Every. Note. Matters.

When it comes to music, the quality one expects to hear as he listens to a recording will only ever be equal to the quality of the work that was put into creating the music. As an orchestrator, it’s my job to be sure that every instrument chosen, every note to be played, every dynamic and expressive marking that is to be interpreted are all exactly as they should be.

When put like that, it makes orchestrating sound like incredibly detailed, delicate and tedious work. In a lot of ways it is. But when your brain is equally balanced between the right and the left, it only makes sense to be as creative as possible while simultaneously being as intricately involved in the minute details of the music.

Why go to this extreme? Why be this concerned about every aspect of the music itself?

What happens as a result of this intentional focus is instantly recognizable – orchestral balance, ensemble unity in regards to expressiveness and articulation, wonderfully unique subtleties, and a performance that is unmatched.

Why do you use an orchestrator? Why do you partner with someone who knows the instruments – their capabilities, their expressive qualities, their individual contributions to the ensemble?

The answer is surprisingly simple: Every. Note. Matters.

 


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Soundtrack for Dragon Age: Inquisition

I recently had the opportunity to once again work with Trevor Morris and his L.A.-based team to create portions of the soundtrack to Dragon Age: Inquistion.  They called on me to serve as the orchestrator and also to conduct the orchestra sessions. Nothing beats standing on the podium in front of a room full of… View Article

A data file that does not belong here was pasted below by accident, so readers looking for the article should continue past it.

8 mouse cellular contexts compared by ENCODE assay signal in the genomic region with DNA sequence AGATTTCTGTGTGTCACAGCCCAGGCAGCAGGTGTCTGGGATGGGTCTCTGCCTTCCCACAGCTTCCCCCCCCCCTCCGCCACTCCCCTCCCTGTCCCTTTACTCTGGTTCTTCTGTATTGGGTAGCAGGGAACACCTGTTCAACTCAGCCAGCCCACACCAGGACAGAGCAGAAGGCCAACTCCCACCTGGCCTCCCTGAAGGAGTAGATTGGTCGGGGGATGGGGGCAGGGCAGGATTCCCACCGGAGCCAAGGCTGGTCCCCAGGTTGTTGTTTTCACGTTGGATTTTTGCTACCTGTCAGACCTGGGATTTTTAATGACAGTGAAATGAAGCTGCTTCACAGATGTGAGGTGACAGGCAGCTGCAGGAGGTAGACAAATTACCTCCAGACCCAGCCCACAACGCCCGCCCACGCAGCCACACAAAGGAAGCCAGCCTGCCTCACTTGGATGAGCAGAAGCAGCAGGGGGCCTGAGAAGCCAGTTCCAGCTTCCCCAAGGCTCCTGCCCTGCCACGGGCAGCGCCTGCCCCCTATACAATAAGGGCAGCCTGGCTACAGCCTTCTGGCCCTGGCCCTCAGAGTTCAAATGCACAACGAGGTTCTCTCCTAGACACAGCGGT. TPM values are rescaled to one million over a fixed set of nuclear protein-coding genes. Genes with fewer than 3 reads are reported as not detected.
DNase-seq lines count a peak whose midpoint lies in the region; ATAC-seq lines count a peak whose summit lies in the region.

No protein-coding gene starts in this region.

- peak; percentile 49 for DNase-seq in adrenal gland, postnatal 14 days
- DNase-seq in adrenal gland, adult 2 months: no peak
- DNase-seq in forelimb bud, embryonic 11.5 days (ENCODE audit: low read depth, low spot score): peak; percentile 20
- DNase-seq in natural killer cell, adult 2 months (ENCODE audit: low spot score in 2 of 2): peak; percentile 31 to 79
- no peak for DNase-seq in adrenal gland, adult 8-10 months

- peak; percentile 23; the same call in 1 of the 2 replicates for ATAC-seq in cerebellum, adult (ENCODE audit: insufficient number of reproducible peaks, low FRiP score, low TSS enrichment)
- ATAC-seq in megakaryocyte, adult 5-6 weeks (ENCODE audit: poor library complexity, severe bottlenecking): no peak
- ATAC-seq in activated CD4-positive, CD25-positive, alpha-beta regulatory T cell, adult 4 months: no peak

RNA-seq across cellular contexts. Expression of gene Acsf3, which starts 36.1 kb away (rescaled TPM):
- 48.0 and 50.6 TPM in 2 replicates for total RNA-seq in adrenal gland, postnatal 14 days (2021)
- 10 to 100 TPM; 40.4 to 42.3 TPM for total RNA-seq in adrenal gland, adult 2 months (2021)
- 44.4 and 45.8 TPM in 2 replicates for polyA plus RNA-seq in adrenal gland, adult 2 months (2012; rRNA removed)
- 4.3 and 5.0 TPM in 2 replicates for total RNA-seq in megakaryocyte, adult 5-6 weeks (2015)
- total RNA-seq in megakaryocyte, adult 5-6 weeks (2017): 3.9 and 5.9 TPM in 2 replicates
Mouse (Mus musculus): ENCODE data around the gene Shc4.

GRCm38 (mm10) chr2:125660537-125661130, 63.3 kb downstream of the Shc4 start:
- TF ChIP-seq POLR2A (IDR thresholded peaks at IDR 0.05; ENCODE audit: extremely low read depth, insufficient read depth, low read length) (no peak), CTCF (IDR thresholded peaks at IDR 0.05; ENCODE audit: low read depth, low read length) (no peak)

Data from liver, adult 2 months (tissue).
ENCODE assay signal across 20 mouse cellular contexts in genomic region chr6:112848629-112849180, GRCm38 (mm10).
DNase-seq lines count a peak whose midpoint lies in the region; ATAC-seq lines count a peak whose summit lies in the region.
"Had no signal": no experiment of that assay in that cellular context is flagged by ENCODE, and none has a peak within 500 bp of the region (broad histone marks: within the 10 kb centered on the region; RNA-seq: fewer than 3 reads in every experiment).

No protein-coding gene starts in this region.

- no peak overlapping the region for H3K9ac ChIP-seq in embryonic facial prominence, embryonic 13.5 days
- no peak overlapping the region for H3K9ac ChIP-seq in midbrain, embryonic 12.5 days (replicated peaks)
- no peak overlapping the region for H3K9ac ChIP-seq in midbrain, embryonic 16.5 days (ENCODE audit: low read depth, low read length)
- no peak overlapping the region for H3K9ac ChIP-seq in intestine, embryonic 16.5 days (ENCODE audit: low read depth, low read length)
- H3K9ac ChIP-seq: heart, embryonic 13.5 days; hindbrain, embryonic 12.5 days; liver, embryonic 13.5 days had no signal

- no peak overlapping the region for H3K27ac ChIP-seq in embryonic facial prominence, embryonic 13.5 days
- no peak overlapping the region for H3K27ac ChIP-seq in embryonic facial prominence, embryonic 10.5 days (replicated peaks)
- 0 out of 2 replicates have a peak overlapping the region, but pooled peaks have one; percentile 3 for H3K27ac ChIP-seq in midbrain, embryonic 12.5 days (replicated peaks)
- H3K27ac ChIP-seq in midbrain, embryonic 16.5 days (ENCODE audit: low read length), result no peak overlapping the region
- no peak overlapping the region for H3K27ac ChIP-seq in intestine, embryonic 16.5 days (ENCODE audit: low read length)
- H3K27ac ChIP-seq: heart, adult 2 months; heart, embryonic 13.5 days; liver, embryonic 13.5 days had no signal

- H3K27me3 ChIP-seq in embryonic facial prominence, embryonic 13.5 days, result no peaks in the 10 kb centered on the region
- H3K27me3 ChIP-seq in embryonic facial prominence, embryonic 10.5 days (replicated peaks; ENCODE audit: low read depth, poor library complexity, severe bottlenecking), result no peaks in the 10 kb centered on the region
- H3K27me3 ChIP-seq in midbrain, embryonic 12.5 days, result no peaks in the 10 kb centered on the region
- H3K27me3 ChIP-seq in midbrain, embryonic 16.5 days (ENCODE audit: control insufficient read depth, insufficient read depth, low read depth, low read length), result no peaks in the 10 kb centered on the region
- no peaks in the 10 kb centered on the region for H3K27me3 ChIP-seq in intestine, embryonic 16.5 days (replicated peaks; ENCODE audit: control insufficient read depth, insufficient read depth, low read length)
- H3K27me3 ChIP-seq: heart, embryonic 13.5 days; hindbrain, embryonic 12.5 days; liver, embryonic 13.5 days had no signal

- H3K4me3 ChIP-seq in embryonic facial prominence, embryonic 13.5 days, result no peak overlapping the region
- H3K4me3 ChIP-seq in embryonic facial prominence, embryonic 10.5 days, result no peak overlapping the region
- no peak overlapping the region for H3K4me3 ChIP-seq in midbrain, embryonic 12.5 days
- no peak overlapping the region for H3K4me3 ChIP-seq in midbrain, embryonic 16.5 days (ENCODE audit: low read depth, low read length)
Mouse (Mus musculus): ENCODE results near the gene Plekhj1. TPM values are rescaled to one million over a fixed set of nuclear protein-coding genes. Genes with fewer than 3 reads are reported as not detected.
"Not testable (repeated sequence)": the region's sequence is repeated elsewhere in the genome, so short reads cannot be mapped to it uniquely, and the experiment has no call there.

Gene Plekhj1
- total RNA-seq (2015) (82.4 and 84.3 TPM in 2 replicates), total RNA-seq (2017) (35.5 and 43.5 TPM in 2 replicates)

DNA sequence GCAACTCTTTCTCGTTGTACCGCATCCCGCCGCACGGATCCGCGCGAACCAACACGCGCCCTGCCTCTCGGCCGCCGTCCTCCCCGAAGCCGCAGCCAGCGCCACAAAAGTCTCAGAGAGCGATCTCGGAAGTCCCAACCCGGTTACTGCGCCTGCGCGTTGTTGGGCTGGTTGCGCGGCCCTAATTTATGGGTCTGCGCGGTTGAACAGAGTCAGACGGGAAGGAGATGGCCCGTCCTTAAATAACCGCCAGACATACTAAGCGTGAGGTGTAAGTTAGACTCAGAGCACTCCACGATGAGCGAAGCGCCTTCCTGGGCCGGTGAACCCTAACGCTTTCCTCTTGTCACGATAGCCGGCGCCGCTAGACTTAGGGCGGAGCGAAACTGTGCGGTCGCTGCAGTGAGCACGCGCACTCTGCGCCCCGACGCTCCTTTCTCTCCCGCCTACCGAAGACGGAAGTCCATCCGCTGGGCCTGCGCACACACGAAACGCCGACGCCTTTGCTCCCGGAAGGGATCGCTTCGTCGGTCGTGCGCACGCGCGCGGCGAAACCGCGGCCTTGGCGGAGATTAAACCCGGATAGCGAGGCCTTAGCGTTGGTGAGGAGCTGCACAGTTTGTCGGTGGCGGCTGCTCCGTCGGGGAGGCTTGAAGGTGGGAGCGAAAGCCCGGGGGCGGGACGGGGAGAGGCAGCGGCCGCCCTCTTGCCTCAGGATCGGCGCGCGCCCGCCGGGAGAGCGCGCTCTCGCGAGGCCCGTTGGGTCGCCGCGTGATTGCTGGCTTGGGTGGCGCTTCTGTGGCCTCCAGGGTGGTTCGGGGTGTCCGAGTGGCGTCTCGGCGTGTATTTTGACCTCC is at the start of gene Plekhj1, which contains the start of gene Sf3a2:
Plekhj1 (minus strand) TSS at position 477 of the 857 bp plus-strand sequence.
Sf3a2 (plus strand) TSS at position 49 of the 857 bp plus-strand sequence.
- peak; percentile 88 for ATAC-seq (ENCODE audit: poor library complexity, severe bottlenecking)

Blog . . .
From time to time, I'll post news about recent projects or maybe feel the need to share with the world an idea I have in regards to arranging, orchestrating, or just music in general. Also, for those who enjoy reading my FinaleGuru blog posts, you'll now be able to find them here.

Just Because You’re Resting, Doesn’t Mean You’re Lazy…

Placing Rests for Use in Slash Notation They say “rest is good for the soul.” Well, The Finale Guru says that “rests are good for the rhythm chart.” Let’s face it, most rhythm charts have a lot of measures with slashes in them (slash notation). Sometimes there’s only one chord, or maybe two, in any… View Article

Attack of the Clones!

Cloning Lyrics Okay, hopefully this will be more helpful to you than George Lucas’ episode 2, in all its glory.  Personally, I’m not really a fan of cloning. I think there are some inherent risks involved, like accidentally cloning Jack the Ripper, Hitler or maybe Carrot Top, for example. However, when it comes to lyrics,… View Article

Top Tip #6 – EVPU’s

#6 – Set EVPU’s as the Measurement Unit Quick! What’s the value of the top system on page 3? – 0.23611. What about the distance between systems 7 and 8? – 0.3125. What’s the definition of pi? – 3.14159265358979323846… I know, these are easy questions for all those math geniuses out there. But what about… View Article

Top Tip #5 – Don’t Be a Drag

#5 – Don’t just drag an expression around to wherever you want it – always anchor it to the closest item you can. Yes, this seems a bit picky, maybe. But, if you know me personally, you know that I’m a perfectionist. So it is really not uncharacteristic of me to point out piddly, little editing… View Article

Top Tip #4 – Linked Parts

#4 – Use Linked Parts no matter how small your score is. I recently had a friend tell me how much he hated cars. “Why?”, I wondered. Was it because of the emissions, or maintenance, the price of gas, etc…?  “No,” he said. “It’s because your arm gets so tired doing all of that cranking –… View Article

“In a fast-paced, high-pressure world where creative ideas are often required in a minimal amount of time, David has been a great help to me as fellow arranger. Every time he brings to the table a high level of skill and dependability, but more importantly the attitude of a humble servant  — and that indeed is a very strong combination!”

David Hamilton
Producer, Arranger, Conductor